functional way to iterate over range (ES6/7) [duplicate]

What is the best way to do the below in more functional way (with ES6/ES7)

let cols = [];
for (let i =0; i <= 7; i++) {
   cols.push(i * i);
}
return cols;

I tried like,

return [ ...7 ].map(i => {
  return i * i;
});

but that translated to

[].concat(7).map(function (n) {
  return n * n;
});

which is not what I expected.

EDIT:

@pavlo. Indeed, that was a mistake. I was using JSX, and for example, I want 7 divs, (untested)

let cols = [];
    for (let i =0; i <= 7; i++) {
       cols.push(<div id={i}> ...  </div>)
    }
    return cols;

so the idea was indeed to reduce the number of temp variables and procedural feel.

Answers:

Answer

One can create an empty array, fill it (otherwise map will skip it) and then map indexes to values:

Array(8).fill().map((_, i) => i * i);
Answer

ES7 Proposal

Warning: Unfortunately I believe most popular platforms have dropped support for comprehensions. See below for the well-supported ES6 method

You can always use something like:

[for (i of Array(7).keys()) i*i];

Running this code on Firefox:

[ 0, 1, 4, 9, 16, 25, 36 ]

This works on Firefox (it was a proposed ES7 feature), but it has been dropped from the spec. IIRC, Babel 5 with "experimental" enabled supports this.

This is your best bet as array-comprehension are used for just this purpose. You can even write a range function to go along with this:

var range = (u, l = 0) => [ for( i of Array(u - l).keys() ) i + l ]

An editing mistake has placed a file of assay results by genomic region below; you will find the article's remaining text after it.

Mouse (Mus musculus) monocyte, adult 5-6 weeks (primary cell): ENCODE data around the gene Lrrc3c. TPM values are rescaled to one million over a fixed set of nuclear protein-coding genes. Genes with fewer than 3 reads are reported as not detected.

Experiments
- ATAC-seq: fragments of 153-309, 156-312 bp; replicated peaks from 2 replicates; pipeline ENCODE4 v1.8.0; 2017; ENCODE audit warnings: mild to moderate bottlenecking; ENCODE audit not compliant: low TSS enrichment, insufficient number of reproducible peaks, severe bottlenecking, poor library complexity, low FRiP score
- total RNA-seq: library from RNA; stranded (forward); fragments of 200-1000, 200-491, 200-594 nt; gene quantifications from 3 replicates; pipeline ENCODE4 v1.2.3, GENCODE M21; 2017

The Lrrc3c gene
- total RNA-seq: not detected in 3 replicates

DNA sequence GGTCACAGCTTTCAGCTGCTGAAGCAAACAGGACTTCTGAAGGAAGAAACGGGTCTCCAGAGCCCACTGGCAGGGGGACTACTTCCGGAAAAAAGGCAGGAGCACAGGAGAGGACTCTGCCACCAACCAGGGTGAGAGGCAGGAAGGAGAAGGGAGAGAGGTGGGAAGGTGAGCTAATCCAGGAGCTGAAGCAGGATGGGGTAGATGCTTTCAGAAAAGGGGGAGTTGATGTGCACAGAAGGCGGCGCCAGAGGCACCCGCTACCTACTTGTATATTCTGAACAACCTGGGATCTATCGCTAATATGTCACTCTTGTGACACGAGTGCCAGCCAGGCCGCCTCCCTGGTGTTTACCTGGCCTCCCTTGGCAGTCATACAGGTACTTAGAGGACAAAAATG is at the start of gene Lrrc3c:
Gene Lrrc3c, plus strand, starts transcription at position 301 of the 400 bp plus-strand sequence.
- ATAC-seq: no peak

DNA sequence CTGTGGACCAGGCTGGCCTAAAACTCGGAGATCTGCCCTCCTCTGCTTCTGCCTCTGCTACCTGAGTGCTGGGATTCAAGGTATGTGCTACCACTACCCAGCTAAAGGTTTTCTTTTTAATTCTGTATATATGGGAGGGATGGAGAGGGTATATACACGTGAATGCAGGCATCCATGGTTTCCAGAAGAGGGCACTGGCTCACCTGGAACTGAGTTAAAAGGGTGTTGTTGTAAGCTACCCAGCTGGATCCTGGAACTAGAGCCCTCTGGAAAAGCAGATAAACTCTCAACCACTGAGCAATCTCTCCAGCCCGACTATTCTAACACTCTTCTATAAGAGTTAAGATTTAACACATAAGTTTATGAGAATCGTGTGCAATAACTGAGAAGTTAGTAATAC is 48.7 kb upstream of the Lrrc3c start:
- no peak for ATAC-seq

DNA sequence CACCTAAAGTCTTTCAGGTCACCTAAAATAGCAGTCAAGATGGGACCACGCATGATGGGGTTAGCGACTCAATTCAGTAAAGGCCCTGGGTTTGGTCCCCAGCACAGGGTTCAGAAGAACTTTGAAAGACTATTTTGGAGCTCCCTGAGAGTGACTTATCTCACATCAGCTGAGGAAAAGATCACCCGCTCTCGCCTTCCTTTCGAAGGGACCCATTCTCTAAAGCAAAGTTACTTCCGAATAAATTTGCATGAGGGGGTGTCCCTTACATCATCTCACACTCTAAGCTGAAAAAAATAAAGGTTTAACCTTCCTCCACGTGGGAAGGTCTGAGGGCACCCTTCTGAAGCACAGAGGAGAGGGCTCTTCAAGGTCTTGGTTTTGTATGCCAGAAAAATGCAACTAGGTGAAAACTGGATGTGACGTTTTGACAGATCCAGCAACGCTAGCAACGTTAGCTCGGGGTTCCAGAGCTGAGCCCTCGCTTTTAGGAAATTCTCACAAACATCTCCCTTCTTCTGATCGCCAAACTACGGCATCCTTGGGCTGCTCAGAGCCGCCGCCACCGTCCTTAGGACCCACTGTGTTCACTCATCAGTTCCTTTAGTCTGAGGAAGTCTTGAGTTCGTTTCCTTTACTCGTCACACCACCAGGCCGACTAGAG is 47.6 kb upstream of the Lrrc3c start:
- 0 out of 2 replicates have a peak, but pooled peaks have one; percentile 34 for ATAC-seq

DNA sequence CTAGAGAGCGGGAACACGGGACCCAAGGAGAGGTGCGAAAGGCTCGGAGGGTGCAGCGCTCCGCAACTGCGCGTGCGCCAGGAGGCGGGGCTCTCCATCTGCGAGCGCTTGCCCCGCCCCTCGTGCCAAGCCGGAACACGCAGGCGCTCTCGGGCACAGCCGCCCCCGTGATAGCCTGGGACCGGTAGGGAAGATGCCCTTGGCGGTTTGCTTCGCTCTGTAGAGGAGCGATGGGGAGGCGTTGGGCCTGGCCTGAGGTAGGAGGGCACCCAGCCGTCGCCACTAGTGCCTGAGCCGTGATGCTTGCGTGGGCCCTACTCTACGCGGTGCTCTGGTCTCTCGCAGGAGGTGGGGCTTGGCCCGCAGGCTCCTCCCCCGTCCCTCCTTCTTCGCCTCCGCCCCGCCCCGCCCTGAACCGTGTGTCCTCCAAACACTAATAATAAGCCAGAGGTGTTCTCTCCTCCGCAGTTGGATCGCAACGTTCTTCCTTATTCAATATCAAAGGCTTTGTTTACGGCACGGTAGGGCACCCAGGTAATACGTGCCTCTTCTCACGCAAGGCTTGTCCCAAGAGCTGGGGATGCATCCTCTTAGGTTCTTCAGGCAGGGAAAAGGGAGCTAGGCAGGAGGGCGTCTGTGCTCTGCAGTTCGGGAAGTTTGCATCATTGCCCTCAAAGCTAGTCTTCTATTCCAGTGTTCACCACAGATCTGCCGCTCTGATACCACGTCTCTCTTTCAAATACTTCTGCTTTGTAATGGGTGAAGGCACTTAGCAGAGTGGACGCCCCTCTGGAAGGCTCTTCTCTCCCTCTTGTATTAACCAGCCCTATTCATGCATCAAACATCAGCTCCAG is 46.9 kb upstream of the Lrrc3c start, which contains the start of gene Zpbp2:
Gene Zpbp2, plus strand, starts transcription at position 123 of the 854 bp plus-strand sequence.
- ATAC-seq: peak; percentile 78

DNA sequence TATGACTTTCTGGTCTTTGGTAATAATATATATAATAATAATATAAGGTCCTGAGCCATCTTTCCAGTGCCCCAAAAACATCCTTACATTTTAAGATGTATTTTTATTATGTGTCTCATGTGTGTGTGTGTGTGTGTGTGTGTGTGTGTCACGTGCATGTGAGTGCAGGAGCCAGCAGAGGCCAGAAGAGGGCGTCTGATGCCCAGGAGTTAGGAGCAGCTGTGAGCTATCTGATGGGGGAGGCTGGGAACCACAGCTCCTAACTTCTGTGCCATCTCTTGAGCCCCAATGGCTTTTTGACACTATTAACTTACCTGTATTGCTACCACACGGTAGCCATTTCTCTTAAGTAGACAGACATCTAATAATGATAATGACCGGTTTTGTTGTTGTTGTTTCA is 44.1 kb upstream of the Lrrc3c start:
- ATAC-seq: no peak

Then you can do:

[for (i of range(5)) i*i] // 0, 1, 4, 9, 16, 25
[for (i of range(5,3)) i*i] // 9, 16, 25

ES6

A nice way to do this any of:

[...Array(7).keys()].map(i => i * i);
Array(7).fill().map((_,i) => i*i);
[...Array(7)].map((_,i) => i*i);

This will output:

[ 0, 1, 4, 9, 16, 25, 36 ]

Answer

Here's an approach using generators:

function* square(n) {
    for (var i = 0; i < n; i++ ) yield i*i;
}

Then you can write

console.log(...square(7));

Another idea is:

[...Array(5)].map((_, i) => i*i)

Array(5) creates an unfilled five-element array. That's how Array works when given a single argument. We use the spread operator to create an array with five undefined elements. That we can then map. See http://ariya.ofilabs.com/2013/07/sequences-using-javascript-array.html.

Alternatively, we could write

Array.from(Array(5)).map((_, i) => i*i)

or, we could take advantage of the second argument to Array#from to skip the map and write

Array.from(Array(5), (_, i) => i*i)

A horrible hack which I saw recently, which I do not recommend you use, is

[...1e4+''].map((_, i) => i*i)

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